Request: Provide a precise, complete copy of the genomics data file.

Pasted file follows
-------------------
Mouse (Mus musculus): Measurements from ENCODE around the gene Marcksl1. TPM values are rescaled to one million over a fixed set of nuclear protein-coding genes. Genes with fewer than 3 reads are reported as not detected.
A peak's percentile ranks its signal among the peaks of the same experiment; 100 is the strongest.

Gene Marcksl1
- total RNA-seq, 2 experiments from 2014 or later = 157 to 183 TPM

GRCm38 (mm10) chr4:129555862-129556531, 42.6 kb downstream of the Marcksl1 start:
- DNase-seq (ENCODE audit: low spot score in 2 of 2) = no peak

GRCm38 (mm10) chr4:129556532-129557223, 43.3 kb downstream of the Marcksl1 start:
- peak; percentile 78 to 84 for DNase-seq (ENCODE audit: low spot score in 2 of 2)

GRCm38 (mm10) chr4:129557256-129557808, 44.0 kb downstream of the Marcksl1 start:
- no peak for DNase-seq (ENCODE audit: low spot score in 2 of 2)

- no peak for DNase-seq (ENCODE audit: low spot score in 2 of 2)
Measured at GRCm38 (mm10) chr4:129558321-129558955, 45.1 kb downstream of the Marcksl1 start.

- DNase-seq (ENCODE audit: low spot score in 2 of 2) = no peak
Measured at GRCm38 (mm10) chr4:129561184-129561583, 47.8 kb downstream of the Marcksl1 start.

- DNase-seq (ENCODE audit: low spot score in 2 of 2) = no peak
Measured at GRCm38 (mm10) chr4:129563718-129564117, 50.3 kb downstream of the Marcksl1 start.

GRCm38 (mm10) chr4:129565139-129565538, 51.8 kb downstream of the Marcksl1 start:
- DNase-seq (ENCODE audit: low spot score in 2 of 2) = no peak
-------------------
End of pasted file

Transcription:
Mouse (Mus musculus): Measurements from ENCODE around the gene Marcksl1. TPM values are rescaled to one million over a fixed set of nuclear protein-coding genes. Genes with fewer than 3 reads are reported as not detected.
A peak's percentile ranks its signal among the peaks of the same experiment; 100 is the strongest.

Gene Marcksl1
- total RNA-seq, 2 experiments from 2014 or later = 157 to 183 TPM

GRCm38 (mm10) chr4:129555862-129556531, 42.6 kb downstream of the Marcksl1 start:
- DNase-seq (ENCODE audit: low spot score in 2 of 2) = no peak

GRCm38 (mm10) chr4:129556532-129557223, 43.3 kb downstream of the Marcksl1 start:
- peak; percentile 78 to 84 for DNase-seq (ENCODE audit: low spot score in 2 of 2)

GRCm38 (mm10) chr4:129557256-129557808, 44.0 kb downstream of the Marcksl1 start:
- no peak for DNase-seq (ENCODE audit: low spot score in 2 of 2)

- no peak for DNase-seq (ENCODE audit: low spot score in 2 of 2)
Measured at GRCm38 (mm10) chr4:129558321-129558955, 45.1 kb downstream of the Marcksl1 start.

- DNase-seq (ENCODE audit: low spot score in 2 of 2) = no peak
Measured at GRCm38 (mm10) chr4:129561184-129561583, 47.8 kb downstream of the Marcksl1 start.

- DNase-seq (ENCODE audit: low spot score in 2 of 2) = no peak
Measured at GRCm38 (mm10) chr4:129563718-129564117, 50.3 kb downstream of the Marcksl1 start.

GRCm38 (mm10) chr4:129565139-129565538, 51.8 kb downstream of the Marcksl1 start:
- DNase-seq (ENCODE audit: low spot score in 2 of 2) = no peak